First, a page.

In Munkres's book on topology, the notion of homeomorphism is stated to be analogous to the notion of isomorphism in context of modern algebra. I was wondering what will be the analogous concept of homomorphism in context of topology. One of my professors said that it is the continuous functions but I don't understand (although he tried) the reason behind this assertion.

For example in case of group homomorphism we see that a group homomorphism $\varphi:(G,\circ)\to (H,\bullet)$ is a map such that $\varphi(x\circ y)=\varphi(x)\bullet\varphi(y)$ for all $x,y\in G$. If we try to define the notion of, say, "topological homomorphism", in an analogous manner we could define it in the following,

A topological homorphism $\tau:(X,\mathscr{T}_X)\to (Y,\mathscr{T}_Y)$ is a map such that it preserves the "topological structures".

But since here I don't know the precise notion of topological structures, I can't relate the notion of topological homomorphism as stated above to the notion of continuous functions. To me it seems that the notion of injective open map could serve as a notion of "topological homomorphism". Because actually the problem (at least for me) is that while we are discussing groups we can say that the homomorphism is "structure preserving" in the sense that it is "binary operation preserving". But here in case of topological spaces what can play the role of "binary operation"? If we say that the topological homomorphism should preserve the arbitrary union and finite intersection of open sets then the most natural way to think about it is probably the notion of an injective open map.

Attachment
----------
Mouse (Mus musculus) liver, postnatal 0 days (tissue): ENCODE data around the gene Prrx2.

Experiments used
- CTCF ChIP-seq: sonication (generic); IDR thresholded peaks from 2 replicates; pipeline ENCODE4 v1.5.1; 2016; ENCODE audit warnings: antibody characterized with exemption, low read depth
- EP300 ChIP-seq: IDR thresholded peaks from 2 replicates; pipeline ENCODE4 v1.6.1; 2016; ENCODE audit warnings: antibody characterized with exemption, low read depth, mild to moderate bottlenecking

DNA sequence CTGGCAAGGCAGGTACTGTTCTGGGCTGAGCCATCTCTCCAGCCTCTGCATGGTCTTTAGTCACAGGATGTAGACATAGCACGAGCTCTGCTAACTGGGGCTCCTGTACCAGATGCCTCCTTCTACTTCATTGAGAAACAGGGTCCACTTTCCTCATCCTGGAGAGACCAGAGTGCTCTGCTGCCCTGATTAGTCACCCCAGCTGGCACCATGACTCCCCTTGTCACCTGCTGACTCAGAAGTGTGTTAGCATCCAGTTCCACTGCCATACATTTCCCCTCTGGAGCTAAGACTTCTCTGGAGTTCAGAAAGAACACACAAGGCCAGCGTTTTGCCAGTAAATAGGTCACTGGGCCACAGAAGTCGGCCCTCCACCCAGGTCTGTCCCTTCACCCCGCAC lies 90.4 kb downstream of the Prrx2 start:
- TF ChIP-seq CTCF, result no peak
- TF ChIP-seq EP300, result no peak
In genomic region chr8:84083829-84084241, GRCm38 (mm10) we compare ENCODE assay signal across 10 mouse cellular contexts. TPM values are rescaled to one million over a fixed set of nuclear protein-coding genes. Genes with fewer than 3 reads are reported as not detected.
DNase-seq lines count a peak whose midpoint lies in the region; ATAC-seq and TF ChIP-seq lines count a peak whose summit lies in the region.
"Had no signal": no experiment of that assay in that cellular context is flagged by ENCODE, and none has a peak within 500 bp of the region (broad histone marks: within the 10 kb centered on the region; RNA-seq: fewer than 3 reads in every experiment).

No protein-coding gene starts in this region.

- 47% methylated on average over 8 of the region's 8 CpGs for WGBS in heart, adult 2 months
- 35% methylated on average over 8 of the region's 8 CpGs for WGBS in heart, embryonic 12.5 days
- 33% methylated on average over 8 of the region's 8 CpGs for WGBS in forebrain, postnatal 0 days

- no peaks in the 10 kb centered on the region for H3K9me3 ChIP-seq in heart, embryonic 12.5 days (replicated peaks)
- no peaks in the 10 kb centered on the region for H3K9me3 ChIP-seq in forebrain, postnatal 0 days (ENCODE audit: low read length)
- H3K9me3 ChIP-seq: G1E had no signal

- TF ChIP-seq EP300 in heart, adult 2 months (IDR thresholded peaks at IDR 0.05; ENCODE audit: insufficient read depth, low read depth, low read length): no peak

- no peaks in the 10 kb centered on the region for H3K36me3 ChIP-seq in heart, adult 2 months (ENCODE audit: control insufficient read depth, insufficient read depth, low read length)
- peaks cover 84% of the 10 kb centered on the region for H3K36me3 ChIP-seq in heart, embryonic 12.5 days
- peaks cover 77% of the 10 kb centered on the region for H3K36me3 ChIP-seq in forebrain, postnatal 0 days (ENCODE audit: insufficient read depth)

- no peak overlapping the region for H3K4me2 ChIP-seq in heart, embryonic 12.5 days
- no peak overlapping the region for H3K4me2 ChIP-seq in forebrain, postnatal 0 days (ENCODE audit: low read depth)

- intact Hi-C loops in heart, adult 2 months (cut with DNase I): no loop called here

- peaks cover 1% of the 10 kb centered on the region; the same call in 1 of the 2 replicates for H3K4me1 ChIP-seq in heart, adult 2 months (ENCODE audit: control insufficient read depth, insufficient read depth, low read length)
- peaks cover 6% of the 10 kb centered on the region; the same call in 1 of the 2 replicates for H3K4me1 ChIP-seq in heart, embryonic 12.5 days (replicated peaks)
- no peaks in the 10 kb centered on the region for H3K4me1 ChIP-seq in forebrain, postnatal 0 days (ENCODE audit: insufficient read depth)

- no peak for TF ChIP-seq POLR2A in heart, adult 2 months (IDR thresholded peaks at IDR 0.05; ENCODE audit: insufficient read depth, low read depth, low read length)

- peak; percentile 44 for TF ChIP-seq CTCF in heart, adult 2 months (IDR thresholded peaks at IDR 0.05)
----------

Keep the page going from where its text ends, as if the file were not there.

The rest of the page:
Can anyone explain this to me?

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    $\begingroup$ Have you read en.wikipedia.org/wiki/Homeomorphism? $\endgroup$ – user7530 Nov 26 '16 at 5:22
  • $\begingroup$ You can find a continuous and locally injective function $\mathbb{R} \to S^1$ but there is no continuous and locally injective function $S^1 \to \mathbb{R}$ $\endgroup$ – reuns Nov 26 '16 at 5:24
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    $\begingroup$ I think this is a duplicate, though it is an important question. See Qiaochu's answer here: math.stackexchange.com/questions/932942/… $\endgroup$ – symplectomorphic Nov 26 '16 at 5:36
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    $\begingroup$ @symplectomorphic: No, that’s a significantly different question. Continuous functions are the right category-theoretic choice for morphisms, but in significant other respects they aren’t really the closest analogue of homomorphisms. $\endgroup$ – Brian M. Scott Nov 26 '16 at 6:05
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    $\begingroup$ @symplectomorphic: On reading the questions more closely, I see that they’re closer than I thought when I read the original version of this one. I am not, however, really satisfied with any of the answers there. $\endgroup$ – Brian M. Scott Nov 26 '16 at 6:20

Continuous maps aren’t really a very good analogue of homomorphisms in a structural sense; they do preserve some structural features, like compactness and connectedness, but they fail miserably to preserve others. Open maps have the same failing, though they preserve different features. The best analogue is probably the quotient map.

Homomorphisms of algebraic objects correspond naturally to congruence relations on the objects, which in turn correspond to (certain) partitions of the objects. Similarly, quotient maps correspond to partitions of the original space: a surjection $f:X\to Y$ is a quotient map if and only if the open sets in $Y$ are precisely those whose inverse images under $f$ are open in $X$. The map $f$ naturally induces a partition of $X$ into the fibres (point inverses) of $f$. Conversely, if $\mathscr{P}$ is a partition of $X$, the inclusion map $f:X\to\mathscr{P}$ taking $x\in X$ to the unique member of $\mathscr{P}$ containing $x$ becomes a quotient map when $\mathscr{P}$ is given the topology